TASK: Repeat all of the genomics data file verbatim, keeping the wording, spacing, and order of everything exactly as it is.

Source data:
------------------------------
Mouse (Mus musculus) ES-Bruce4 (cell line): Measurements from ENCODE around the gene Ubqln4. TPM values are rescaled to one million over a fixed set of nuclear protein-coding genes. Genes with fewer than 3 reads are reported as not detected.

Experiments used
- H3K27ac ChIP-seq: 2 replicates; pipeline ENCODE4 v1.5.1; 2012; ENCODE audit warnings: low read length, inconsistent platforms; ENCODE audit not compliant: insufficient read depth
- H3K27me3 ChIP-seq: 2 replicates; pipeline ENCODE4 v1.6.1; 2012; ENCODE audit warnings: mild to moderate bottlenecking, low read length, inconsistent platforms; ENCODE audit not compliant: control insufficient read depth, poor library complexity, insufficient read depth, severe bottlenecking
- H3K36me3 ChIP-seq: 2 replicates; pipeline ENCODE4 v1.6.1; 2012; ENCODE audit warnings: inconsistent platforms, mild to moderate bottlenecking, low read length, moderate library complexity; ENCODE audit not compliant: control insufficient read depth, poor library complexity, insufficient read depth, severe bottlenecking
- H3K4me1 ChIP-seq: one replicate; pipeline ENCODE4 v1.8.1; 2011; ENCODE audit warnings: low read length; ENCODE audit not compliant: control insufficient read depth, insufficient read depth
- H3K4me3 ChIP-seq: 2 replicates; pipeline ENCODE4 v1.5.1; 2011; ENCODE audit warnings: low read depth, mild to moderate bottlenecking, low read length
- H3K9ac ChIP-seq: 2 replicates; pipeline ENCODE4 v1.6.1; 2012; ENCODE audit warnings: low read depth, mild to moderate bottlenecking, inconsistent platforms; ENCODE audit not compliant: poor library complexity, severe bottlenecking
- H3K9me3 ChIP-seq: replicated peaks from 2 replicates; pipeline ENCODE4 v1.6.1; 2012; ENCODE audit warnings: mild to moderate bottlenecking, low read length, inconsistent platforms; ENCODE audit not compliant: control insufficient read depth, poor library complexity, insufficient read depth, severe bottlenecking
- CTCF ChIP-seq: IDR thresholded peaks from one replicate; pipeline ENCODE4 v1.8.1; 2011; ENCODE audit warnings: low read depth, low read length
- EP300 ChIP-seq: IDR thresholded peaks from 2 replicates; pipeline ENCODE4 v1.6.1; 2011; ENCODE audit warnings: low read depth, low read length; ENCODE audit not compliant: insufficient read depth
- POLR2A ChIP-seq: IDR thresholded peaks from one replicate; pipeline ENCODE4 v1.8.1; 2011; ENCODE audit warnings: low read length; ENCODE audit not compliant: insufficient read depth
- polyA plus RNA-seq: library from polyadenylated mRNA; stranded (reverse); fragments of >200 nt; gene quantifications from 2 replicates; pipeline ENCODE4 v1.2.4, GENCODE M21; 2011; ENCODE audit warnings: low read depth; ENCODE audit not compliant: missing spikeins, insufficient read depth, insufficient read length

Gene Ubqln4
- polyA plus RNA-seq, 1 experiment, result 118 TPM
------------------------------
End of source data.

Mouse (Mus musculus) ES-Bruce4 (cell line): Measurements from ENCODE around the gene Ubqln4. TPM values are rescaled to one million over a fixed set of nuclear protein-coding genes. Genes with fewer than 3 reads are reported as not detected.

Experiments used
- H3K27ac ChIP-seq: 2 replicates; pipeline ENCODE4 v1.5.1; 2012; ENCODE audit warnings: low read length, inconsistent platforms; ENCODE audit not compliant: insufficient read depth
- H3K27me3 ChIP-seq: 2 replicates; pipeline ENCODE4 v1.6.1; 2012; ENCODE audit warnings: mild to moderate bottlenecking, low read length, inconsistent platforms; ENCODE audit not compliant: control insufficient read depth, poor library complexity, insufficient read depth, severe bottlenecking
- H3K36me3 ChIP-seq: 2 replicates; pipeline ENCODE4 v1.6.1; 2012; ENCODE audit warnings: inconsistent platforms, mild to moderate bottlenecking, low read length, moderate library complexity; ENCODE audit not compliant: control insufficient read depth, poor library complexity, insufficient read depth, severe bottlenecking
- H3K4me1 ChIP-seq: one replicate; pipeline ENCODE4 v1.8.1; 2011; ENCODE audit warnings: low read length; ENCODE audit not compliant: control insufficient read depth, insufficient read depth
- H3K4me3 ChIP-seq: 2 replicates; pipeline ENCODE4 v1.5.1; 2011; ENCODE audit warnings: low read depth, mild to moderate bottlenecking, low read length
- H3K9ac ChIP-seq: 2 replicates; pipeline ENCODE4 v1.6.1; 2012; ENCODE audit warnings: low read depth, mild to moderate bottlenecking, inconsistent platforms; ENCODE audit not compliant: poor library complexity, severe bottlenecking
- H3K9me3 ChIP-seq: replicated peaks from 2 replicates; pipeline ENCODE4 v1.6.1; 2012; ENCODE audit warnings: mild to moderate bottlenecking, low read length, inconsistent platforms; ENCODE audit not compliant: control insufficient read depth, poor library complexity, insufficient read depth, severe bottlenecking
- CTCF ChIP-seq: IDR thresholded peaks from one replicate; pipeline ENCODE4 v1.8.1; 2011; ENCODE audit warnings: low read depth, low read length
- EP300 ChIP-seq: IDR thresholded peaks from 2 replicates; pipeline ENCODE4 v1.6.1; 2011; ENCODE audit warnings: low read depth, low read length; ENCODE audit not compliant: insufficient read depth
- POLR2A ChIP-seq: IDR thresholded peaks from one replicate; pipeline ENCODE4 v1.8.1; 2011; ENCODE audit warnings: low read length; ENCODE audit not compliant: insufficient read depth
- polyA plus RNA-seq: library from polyadenylated mRNA; stranded (reverse); fragments of >200 nt; gene quantifications from 2 replicates; pipeline ENCODE4 v1.2.4, GENCODE M21; 2011; ENCODE audit warnings: low read depth; ENCODE audit not compliant: missing spikeins, insufficient read depth, insufficient read length

Gene Ubqln4
- polyA plus RNA-seq, 1 experiment, result 118 TPM